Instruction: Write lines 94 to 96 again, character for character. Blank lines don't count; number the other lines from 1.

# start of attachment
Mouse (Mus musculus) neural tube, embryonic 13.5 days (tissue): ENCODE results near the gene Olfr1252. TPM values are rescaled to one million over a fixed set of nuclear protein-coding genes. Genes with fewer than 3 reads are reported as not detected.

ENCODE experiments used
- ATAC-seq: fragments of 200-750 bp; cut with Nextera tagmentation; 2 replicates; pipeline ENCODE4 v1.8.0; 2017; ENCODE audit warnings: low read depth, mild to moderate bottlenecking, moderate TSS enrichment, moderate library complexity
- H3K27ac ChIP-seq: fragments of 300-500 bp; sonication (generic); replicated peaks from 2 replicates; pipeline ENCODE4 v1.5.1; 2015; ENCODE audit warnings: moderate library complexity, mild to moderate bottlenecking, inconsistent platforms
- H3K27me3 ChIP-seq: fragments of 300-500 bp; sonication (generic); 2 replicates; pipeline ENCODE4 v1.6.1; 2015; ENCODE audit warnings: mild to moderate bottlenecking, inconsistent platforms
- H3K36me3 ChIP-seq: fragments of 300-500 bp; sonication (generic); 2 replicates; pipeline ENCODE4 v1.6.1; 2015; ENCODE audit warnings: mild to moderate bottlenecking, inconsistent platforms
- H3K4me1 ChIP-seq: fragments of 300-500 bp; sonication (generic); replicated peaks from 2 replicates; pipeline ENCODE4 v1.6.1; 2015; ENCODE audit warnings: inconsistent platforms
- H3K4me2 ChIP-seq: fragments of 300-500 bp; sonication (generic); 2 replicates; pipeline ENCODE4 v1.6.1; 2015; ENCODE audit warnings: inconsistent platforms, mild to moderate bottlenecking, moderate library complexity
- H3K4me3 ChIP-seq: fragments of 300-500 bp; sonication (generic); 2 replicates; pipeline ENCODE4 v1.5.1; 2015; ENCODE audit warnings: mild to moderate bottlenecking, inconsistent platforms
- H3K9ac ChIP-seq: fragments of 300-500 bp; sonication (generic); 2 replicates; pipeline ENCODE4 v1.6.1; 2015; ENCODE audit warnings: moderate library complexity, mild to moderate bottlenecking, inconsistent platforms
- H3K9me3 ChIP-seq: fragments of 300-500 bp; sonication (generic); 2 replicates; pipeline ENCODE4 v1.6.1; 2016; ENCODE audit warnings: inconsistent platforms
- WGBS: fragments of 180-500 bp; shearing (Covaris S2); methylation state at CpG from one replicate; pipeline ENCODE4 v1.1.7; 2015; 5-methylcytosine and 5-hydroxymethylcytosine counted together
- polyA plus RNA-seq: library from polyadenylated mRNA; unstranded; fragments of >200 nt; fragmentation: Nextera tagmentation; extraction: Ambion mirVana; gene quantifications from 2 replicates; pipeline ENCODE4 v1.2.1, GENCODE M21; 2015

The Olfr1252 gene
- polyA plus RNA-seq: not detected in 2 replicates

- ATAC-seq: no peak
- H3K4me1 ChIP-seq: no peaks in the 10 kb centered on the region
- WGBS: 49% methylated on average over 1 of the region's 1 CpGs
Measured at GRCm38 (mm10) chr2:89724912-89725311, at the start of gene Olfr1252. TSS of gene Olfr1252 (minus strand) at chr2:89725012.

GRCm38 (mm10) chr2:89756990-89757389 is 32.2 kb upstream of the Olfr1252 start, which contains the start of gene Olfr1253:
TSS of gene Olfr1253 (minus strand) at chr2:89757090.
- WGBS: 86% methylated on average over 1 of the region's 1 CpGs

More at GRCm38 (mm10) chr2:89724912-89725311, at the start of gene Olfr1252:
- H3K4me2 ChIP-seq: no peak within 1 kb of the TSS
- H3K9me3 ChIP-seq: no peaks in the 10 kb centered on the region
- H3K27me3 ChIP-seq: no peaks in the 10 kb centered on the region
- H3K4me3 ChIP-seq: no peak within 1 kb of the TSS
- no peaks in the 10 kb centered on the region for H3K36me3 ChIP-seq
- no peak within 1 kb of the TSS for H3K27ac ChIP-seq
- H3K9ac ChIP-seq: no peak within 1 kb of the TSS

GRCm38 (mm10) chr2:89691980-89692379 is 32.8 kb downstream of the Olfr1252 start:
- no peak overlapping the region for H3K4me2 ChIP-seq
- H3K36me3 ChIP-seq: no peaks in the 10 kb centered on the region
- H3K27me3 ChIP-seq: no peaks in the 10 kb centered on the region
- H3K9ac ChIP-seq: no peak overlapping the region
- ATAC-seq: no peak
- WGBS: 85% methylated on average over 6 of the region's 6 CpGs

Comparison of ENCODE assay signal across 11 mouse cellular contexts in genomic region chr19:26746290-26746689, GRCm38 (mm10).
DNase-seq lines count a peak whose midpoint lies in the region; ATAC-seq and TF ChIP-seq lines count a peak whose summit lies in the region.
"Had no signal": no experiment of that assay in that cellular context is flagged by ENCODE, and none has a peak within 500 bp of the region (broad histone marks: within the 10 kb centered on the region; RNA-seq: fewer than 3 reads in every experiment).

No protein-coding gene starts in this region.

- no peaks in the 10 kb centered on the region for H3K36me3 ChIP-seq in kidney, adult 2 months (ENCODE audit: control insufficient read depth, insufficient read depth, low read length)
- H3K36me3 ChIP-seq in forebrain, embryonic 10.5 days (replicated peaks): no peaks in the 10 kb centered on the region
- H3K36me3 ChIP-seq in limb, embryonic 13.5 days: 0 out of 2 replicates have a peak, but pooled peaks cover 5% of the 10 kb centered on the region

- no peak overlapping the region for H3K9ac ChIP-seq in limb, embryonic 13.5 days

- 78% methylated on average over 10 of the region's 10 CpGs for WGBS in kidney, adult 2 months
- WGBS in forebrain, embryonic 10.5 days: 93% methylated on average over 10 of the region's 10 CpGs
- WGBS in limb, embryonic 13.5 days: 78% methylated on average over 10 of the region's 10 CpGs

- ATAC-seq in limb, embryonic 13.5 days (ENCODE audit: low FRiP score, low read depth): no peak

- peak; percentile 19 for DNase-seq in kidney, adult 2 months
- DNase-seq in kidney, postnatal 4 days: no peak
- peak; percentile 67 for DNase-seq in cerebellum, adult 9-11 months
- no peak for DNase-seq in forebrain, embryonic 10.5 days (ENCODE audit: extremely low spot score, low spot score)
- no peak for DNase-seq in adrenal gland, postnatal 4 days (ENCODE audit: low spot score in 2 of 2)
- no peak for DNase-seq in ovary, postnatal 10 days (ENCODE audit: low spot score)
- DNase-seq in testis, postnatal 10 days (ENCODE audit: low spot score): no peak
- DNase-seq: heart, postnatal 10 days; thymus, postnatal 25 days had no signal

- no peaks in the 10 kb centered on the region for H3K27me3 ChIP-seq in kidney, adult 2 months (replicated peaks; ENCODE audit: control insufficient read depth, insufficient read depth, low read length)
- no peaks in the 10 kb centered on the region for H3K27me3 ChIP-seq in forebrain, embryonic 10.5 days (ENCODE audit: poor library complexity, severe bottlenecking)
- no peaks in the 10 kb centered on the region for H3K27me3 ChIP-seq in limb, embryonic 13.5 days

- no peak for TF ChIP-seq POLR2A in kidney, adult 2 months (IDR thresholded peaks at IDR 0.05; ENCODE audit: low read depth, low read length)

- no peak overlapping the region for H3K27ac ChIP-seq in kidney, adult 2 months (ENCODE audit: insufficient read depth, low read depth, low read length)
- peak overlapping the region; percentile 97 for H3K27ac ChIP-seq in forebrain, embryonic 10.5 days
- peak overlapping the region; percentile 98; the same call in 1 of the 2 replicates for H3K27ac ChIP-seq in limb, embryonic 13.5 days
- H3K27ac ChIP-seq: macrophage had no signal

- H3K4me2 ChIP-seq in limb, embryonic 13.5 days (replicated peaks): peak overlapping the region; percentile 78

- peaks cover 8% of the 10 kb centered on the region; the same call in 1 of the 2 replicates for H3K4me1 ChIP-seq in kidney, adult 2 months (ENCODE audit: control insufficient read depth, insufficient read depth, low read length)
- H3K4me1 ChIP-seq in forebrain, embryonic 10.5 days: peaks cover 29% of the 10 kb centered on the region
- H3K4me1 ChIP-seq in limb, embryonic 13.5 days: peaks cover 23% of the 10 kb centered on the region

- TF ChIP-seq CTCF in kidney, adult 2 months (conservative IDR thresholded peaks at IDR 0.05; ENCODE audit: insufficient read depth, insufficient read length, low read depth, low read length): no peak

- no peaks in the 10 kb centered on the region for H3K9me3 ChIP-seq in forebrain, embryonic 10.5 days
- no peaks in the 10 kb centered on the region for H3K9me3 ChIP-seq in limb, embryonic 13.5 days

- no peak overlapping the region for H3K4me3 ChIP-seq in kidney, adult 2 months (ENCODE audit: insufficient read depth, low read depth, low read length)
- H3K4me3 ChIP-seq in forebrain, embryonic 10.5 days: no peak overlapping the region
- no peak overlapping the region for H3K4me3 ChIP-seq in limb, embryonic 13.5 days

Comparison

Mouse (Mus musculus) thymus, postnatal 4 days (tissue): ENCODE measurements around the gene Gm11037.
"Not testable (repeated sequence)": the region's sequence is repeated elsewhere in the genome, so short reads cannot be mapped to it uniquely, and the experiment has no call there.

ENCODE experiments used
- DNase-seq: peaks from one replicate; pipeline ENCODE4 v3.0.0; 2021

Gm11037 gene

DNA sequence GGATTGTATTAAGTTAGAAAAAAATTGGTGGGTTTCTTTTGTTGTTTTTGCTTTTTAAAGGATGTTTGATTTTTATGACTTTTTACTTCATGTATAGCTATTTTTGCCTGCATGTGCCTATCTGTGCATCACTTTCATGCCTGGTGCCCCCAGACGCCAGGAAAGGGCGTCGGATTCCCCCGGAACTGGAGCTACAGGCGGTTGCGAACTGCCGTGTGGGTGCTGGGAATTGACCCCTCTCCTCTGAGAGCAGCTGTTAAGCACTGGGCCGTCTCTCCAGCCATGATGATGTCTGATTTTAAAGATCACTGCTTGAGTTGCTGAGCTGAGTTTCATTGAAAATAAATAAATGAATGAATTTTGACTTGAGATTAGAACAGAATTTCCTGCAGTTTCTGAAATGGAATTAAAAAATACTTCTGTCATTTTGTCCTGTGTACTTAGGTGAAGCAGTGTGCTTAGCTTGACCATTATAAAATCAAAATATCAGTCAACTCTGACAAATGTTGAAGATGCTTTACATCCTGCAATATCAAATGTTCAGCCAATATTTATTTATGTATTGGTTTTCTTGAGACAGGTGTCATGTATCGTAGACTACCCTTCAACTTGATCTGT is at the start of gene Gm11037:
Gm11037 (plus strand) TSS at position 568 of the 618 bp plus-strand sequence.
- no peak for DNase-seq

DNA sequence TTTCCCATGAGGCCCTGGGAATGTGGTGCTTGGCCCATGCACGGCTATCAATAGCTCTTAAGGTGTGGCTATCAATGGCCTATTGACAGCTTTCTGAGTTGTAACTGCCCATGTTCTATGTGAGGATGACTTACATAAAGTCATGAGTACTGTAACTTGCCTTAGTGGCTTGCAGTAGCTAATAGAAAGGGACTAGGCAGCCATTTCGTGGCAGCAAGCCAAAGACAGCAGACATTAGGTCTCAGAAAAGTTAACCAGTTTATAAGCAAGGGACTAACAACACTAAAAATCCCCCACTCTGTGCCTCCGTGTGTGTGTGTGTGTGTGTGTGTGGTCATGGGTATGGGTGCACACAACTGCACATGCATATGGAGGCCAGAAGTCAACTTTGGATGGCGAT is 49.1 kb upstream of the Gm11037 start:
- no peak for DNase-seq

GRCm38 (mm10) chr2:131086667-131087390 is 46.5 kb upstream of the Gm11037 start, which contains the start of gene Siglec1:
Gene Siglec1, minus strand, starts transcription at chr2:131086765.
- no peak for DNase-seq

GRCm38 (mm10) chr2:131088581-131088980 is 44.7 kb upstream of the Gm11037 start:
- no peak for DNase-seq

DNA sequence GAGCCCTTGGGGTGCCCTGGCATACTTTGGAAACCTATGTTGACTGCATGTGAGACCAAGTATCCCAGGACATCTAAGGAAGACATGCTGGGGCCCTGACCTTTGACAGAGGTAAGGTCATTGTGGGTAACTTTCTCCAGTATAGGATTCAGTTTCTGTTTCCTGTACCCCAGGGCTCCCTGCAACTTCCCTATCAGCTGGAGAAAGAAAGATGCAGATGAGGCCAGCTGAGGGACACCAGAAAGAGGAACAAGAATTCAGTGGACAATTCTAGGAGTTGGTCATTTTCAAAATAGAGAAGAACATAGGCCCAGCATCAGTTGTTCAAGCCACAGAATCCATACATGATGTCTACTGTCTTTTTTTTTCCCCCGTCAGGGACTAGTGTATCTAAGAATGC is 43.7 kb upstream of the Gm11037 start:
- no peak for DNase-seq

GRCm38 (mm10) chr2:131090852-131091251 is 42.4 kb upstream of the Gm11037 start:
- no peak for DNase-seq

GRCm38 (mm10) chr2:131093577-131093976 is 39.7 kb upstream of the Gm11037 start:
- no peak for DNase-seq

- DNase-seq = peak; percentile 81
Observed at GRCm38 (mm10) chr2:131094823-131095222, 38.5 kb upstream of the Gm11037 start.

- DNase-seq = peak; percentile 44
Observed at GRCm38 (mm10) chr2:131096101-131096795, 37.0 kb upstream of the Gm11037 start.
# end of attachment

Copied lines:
GRCm38 (mm10) chr2:131090852-131091251 is 42.4 kb upstream of the Gm11037 start:
- no peak for DNase-seq

GRCm38 (mm10) chr2:131093577-131093976 is 39.7 kb upstream of the Gm11037 start: